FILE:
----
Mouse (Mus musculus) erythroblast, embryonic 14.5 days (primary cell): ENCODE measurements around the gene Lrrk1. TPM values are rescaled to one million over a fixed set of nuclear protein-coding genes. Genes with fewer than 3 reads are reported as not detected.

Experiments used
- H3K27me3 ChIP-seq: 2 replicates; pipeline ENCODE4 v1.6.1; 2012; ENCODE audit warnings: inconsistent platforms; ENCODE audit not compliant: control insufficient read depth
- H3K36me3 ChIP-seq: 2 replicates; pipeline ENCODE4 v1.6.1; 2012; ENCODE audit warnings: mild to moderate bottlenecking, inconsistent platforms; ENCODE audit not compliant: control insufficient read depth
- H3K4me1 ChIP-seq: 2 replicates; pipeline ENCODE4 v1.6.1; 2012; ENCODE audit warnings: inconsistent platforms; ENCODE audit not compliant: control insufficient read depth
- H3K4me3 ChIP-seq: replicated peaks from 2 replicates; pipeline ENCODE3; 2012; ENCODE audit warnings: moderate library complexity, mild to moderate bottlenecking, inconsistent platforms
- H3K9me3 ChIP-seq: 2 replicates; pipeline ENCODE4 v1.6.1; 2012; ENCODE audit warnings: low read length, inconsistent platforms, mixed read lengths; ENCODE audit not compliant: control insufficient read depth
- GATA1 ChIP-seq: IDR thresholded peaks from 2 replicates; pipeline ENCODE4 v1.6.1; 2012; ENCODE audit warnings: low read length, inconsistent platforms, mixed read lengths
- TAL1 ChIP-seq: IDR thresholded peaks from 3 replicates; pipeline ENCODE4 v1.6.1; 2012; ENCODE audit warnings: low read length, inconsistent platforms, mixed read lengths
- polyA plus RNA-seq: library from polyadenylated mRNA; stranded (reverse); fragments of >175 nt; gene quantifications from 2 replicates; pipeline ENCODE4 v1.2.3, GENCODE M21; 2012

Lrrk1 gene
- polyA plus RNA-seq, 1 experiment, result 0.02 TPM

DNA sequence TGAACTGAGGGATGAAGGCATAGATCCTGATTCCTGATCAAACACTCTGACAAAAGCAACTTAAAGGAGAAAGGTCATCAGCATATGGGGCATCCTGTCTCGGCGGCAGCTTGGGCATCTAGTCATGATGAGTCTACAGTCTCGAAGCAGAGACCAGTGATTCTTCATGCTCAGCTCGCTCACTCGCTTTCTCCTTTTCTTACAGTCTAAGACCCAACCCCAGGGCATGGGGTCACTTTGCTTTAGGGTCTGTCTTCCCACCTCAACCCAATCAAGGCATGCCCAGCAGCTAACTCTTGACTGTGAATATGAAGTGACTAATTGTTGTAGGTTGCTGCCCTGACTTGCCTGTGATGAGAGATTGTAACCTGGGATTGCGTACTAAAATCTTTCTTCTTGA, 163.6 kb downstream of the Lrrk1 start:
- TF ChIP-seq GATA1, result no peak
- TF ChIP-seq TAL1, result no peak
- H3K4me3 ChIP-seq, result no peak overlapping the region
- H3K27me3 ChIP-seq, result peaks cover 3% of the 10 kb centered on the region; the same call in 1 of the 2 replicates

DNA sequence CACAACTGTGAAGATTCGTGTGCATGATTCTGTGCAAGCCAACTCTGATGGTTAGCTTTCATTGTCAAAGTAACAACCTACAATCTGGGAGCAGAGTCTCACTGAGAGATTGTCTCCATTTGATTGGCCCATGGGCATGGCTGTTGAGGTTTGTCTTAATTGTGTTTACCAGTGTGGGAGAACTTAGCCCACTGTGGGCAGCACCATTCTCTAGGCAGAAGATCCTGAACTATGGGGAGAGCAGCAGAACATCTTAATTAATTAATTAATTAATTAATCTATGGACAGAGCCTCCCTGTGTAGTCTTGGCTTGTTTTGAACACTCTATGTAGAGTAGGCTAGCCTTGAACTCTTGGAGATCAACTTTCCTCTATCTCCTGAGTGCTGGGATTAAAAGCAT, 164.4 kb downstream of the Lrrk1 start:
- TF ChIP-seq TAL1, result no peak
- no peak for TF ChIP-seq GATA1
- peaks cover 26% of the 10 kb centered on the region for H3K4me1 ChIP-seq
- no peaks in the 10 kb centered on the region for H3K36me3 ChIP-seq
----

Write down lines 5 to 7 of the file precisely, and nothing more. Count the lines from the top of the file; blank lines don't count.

- H3K4me1 ChIP-seq: 2 replicates; pipeline ENCODE4 v1.6.1; 2012; ENCODE audit warnings: inconsistent platforms; ENCODE audit not compliant: control insufficient read depth
- H3K4me3 ChIP-seq: replicated peaks from 2 replicates; pipeline ENCODE3; 2012; ENCODE audit warnings: moderate library complexity, mild to moderate bottlenecking, inconsistent platforms
- H3K9me3 ChIP-seq: 2 replicates; pipeline ENCODE4 v1.6.1; 2012; ENCODE audit warnings: low read length, inconsistent platforms, mixed read lengths; ENCODE audit not compliant: control insufficient read depth